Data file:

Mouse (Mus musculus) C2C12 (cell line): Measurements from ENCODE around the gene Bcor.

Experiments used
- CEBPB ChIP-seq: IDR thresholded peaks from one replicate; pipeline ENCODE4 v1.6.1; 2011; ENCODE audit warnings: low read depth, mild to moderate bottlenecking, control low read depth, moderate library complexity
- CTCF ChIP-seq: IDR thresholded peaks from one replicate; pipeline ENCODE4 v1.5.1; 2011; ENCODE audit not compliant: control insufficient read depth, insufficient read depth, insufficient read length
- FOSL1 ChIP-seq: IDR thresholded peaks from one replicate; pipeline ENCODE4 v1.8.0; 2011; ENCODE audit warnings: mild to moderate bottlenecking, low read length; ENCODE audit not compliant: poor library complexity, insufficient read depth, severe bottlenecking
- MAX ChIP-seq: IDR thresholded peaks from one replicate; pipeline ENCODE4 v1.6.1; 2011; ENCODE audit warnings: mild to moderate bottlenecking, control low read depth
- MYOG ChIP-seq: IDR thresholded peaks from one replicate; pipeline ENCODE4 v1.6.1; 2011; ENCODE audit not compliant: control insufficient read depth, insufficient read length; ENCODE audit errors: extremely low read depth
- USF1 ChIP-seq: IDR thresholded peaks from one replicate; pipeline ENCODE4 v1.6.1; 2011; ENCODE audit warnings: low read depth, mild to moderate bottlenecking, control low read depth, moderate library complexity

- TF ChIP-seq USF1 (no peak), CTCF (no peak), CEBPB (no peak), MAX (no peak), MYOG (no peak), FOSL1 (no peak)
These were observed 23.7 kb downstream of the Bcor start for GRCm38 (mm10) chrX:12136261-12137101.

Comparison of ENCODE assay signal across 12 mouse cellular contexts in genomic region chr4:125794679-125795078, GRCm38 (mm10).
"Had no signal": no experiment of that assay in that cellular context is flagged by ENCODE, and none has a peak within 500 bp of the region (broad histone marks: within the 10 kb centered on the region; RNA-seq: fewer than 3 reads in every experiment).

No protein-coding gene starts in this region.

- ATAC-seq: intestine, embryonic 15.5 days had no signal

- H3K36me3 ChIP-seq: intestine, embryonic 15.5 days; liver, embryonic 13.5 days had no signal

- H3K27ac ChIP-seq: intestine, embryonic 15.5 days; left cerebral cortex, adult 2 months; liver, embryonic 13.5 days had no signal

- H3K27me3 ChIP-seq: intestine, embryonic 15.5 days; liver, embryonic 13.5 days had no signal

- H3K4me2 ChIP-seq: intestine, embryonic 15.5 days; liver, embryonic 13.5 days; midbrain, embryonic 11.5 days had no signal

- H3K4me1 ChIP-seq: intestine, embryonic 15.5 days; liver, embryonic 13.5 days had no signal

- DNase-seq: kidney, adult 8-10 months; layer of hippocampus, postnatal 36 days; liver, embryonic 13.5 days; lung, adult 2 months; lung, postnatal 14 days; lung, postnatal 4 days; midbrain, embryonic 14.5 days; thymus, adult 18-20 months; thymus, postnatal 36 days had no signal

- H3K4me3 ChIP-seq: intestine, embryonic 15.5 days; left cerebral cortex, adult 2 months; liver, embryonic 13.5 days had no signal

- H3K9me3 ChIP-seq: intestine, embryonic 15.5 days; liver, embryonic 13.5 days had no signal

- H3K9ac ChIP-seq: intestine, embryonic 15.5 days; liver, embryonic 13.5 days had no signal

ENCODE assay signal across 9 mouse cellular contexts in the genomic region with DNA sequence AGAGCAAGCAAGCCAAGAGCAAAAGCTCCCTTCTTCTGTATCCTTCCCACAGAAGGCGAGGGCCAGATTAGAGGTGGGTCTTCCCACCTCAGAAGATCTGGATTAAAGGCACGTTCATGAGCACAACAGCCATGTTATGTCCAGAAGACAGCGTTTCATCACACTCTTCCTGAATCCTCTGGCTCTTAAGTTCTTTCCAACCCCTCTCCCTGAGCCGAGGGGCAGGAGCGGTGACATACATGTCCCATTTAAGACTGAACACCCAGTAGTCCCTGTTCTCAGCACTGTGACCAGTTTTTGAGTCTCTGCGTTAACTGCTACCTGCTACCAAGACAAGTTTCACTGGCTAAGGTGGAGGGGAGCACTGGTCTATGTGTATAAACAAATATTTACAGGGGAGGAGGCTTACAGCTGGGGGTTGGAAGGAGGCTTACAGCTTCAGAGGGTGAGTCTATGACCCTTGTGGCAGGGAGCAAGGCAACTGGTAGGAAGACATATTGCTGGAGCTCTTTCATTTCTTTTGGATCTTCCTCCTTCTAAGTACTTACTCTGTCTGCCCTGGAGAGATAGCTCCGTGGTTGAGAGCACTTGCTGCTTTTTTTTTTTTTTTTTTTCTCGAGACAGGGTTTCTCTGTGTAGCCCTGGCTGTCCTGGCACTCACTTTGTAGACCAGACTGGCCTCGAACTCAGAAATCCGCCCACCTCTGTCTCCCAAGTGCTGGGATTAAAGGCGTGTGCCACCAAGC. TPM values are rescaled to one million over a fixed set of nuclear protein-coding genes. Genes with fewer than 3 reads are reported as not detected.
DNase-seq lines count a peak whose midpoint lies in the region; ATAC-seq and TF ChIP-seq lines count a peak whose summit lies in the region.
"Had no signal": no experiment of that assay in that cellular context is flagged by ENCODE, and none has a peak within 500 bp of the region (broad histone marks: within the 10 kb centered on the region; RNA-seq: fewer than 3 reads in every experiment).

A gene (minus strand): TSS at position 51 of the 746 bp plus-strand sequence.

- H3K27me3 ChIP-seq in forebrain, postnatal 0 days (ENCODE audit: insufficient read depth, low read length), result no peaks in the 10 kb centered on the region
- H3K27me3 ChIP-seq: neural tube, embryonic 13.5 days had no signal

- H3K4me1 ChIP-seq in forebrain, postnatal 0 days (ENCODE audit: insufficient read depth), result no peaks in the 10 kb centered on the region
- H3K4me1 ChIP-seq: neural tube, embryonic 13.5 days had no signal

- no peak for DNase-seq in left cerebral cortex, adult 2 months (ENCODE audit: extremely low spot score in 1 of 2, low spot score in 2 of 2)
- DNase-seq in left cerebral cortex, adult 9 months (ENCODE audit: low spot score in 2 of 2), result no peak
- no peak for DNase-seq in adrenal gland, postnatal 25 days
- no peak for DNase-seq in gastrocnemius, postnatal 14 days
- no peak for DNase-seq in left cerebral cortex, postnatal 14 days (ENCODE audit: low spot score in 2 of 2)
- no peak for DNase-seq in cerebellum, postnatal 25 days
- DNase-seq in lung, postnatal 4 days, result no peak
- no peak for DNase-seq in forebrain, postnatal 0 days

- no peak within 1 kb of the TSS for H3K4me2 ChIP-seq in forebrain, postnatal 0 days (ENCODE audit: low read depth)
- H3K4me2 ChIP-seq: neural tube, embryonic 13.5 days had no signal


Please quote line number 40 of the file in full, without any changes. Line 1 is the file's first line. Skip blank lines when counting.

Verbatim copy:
- no peak within 1 kb of the TSS for H3K4me2 ChIP-seq in forebrain, postnatal 0 days (ENCODE audit: low read depth)